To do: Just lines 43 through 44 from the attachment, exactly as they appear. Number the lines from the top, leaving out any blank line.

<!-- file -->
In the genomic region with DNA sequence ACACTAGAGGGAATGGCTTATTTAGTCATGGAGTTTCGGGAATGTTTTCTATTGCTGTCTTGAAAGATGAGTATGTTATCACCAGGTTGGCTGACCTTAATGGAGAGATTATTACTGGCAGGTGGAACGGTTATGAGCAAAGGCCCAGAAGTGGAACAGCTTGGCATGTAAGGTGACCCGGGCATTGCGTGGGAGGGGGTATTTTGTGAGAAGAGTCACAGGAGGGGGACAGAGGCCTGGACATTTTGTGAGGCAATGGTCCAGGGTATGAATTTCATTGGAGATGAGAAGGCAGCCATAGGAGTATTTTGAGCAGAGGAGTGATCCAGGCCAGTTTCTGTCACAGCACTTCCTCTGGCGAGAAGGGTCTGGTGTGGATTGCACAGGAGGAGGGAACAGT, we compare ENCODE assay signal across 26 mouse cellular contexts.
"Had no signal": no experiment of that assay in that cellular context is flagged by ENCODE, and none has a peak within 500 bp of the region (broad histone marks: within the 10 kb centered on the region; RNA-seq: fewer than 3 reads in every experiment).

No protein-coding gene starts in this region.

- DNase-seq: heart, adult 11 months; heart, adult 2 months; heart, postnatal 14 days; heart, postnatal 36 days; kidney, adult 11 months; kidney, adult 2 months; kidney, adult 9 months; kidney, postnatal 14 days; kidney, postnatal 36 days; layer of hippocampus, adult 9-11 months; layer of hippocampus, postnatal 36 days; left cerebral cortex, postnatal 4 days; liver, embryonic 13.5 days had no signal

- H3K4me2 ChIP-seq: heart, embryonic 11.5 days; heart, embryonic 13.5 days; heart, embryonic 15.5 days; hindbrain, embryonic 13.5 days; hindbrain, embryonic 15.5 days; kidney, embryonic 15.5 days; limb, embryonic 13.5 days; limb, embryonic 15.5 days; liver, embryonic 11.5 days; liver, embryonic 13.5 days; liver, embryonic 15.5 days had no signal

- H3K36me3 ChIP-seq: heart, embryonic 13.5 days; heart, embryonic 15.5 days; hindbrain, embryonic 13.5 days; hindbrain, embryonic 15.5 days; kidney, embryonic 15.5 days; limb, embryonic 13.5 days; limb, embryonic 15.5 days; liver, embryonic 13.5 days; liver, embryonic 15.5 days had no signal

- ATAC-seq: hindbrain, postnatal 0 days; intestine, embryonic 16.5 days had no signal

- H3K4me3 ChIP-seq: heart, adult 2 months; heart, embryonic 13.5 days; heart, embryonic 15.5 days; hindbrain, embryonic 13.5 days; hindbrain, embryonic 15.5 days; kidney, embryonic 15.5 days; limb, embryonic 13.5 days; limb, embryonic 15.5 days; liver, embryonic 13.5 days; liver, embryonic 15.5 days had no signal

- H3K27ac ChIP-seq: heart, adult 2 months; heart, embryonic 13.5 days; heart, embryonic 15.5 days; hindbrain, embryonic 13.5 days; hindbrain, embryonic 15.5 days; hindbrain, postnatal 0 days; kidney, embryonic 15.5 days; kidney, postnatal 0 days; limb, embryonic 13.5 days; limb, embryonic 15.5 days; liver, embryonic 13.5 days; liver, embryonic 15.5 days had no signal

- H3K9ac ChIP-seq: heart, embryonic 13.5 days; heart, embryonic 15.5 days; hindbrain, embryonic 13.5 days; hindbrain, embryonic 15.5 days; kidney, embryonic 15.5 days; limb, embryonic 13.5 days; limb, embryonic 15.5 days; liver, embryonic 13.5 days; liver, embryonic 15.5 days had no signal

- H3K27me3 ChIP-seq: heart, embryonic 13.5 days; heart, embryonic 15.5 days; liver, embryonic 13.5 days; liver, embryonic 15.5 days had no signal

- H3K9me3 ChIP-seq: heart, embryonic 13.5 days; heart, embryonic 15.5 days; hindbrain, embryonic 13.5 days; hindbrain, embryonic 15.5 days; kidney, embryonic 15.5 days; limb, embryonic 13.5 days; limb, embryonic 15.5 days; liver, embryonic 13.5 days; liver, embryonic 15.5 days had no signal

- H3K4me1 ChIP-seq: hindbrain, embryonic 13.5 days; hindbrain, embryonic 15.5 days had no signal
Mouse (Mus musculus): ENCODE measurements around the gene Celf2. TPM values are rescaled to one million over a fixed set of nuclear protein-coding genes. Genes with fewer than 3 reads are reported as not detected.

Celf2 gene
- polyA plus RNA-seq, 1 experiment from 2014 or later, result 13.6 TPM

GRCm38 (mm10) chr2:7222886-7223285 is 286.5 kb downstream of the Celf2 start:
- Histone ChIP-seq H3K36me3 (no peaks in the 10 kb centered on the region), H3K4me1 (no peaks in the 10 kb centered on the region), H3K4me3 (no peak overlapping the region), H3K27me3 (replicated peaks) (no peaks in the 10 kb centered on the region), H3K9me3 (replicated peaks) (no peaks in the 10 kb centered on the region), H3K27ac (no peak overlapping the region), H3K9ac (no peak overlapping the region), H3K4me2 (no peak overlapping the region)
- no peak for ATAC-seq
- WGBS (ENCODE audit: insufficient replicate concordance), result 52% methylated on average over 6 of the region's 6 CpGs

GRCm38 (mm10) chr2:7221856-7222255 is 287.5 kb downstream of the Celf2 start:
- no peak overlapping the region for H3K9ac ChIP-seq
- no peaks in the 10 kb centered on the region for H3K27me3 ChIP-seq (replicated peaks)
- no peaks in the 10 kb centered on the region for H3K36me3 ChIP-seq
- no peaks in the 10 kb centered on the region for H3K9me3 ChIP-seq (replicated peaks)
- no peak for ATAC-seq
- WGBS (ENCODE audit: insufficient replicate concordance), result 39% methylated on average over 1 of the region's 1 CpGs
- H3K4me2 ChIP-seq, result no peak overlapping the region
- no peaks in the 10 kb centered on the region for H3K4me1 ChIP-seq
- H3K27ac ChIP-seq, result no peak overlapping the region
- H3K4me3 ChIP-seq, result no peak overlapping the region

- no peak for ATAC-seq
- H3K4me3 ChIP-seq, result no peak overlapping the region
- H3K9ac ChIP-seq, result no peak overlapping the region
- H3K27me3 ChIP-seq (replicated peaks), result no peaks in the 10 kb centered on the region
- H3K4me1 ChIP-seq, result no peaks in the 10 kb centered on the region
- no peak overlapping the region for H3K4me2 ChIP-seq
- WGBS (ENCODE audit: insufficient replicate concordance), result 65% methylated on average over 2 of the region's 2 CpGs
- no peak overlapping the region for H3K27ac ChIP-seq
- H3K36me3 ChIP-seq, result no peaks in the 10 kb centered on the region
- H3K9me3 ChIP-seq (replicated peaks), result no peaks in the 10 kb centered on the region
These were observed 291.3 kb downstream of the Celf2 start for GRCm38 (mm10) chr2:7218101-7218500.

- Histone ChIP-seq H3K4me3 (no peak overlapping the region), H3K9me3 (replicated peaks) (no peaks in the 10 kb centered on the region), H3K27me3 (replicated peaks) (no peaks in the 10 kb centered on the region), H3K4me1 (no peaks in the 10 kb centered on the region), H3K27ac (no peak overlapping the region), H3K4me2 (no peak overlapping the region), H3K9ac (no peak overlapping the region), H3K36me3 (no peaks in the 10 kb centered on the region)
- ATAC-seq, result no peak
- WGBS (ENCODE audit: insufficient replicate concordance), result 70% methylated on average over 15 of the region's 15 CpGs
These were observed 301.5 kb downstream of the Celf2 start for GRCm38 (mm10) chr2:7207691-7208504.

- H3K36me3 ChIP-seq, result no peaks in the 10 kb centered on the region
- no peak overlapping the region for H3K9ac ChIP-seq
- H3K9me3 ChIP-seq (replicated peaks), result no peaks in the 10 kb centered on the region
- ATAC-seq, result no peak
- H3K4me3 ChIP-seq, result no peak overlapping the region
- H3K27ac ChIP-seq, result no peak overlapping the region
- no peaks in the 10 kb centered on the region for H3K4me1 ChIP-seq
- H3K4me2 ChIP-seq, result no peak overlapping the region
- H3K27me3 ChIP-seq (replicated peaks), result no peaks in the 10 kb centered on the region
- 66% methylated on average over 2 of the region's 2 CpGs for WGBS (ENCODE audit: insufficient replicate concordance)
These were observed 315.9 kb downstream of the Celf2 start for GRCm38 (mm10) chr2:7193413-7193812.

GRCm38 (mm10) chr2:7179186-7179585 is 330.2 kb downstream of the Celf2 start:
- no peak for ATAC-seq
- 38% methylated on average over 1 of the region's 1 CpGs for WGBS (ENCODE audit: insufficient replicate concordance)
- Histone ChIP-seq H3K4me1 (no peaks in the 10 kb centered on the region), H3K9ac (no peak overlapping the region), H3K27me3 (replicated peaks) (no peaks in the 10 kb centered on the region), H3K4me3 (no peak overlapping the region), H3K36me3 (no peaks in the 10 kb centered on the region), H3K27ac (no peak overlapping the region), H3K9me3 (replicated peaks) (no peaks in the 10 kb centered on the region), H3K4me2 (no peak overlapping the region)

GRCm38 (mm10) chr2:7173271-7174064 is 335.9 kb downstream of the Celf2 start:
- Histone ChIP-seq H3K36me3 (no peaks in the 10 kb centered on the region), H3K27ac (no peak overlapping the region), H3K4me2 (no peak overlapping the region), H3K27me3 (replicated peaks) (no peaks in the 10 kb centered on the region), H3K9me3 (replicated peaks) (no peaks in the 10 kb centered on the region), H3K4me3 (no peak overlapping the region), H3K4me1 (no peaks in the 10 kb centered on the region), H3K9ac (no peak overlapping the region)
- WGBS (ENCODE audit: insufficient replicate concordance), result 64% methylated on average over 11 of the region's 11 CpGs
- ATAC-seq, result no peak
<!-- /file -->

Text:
- Histone ChIP-seq H3K4me3 (no peak overlapping the region), H3K9me3 (replicated peaks) (no peaks in the 10 kb centered on the region), H3K27me3 (replicated peaks) (no peaks in the 10 kb centered on the region), H3K4me1 (no peaks in the 10 kb centered on the region), H3K27ac (no peak overlapping the region), H3K4me2 (no peak overlapping the region), H3K9ac (no peak overlapping the region), H3K36me3 (no peaks in the 10 kb centered on the region)
- ATAC-seq, result no peak